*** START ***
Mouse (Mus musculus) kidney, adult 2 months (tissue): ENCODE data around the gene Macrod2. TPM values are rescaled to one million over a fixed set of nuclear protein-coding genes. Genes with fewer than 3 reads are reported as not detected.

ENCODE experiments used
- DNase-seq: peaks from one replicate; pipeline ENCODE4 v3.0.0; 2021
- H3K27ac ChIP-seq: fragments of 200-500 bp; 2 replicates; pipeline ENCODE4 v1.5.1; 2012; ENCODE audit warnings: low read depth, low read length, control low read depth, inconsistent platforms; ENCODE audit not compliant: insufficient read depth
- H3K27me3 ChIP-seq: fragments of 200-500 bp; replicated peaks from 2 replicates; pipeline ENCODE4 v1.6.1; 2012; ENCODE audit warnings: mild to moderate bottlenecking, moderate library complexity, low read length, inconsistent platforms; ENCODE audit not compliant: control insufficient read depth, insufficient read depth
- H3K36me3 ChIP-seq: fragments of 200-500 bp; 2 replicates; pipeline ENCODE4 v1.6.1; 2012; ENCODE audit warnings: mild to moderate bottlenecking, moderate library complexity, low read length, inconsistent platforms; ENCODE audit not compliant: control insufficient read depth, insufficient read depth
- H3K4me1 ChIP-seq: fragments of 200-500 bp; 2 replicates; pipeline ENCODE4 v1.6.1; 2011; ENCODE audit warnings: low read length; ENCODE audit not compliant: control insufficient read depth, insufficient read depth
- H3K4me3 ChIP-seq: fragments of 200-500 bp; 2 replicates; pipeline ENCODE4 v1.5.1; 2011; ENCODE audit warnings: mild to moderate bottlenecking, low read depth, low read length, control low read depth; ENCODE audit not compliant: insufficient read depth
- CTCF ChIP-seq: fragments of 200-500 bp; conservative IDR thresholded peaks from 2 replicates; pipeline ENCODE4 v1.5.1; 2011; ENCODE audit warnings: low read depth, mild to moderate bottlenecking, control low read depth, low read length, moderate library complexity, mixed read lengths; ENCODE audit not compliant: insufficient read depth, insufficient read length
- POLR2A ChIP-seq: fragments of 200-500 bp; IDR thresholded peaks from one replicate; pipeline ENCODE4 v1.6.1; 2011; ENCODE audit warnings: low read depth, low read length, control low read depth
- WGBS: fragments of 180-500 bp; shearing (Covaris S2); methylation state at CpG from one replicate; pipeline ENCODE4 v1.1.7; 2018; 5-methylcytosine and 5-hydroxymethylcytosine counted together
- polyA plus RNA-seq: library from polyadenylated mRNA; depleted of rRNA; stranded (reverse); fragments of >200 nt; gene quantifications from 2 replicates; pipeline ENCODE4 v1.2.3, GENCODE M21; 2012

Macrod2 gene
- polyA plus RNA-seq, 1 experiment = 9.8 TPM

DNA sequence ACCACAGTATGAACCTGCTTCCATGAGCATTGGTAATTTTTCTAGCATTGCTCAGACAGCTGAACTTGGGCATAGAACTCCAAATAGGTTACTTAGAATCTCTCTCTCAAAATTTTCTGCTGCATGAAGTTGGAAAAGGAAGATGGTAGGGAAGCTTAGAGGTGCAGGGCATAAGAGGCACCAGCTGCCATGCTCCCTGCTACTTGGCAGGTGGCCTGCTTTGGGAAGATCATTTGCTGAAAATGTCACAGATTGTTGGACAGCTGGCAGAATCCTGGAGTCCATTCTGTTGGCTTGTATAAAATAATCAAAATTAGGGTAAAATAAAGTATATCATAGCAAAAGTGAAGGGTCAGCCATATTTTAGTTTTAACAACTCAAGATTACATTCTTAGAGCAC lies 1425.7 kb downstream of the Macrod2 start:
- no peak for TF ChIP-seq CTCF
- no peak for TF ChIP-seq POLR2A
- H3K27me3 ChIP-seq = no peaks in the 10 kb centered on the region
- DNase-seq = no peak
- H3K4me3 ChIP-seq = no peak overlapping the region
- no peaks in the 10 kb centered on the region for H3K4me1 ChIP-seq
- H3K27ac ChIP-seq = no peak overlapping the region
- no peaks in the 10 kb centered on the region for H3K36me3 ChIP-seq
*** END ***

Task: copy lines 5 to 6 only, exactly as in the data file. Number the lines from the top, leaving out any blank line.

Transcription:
- H3K27me3 ChIP-seq: fragments of 200-500 bp; replicated peaks from 2 replicates; pipeline ENCODE4 v1.6.1; 2012; ENCODE audit warnings: mild to moderate bottlenecking, moderate library complexity, low read length, inconsistent platforms; ENCODE audit not compliant: control insufficient read depth, insufficient read depth
- H3K36me3 ChIP-seq: fragments of 200-500 bp; 2 replicates; pipeline ENCODE4 v1.6.1; 2012; ENCODE audit warnings: mild to moderate bottlenecking, moderate library complexity, low read length, inconsistent platforms; ENCODE audit not compliant: control insufficient read depth, insufficient read depth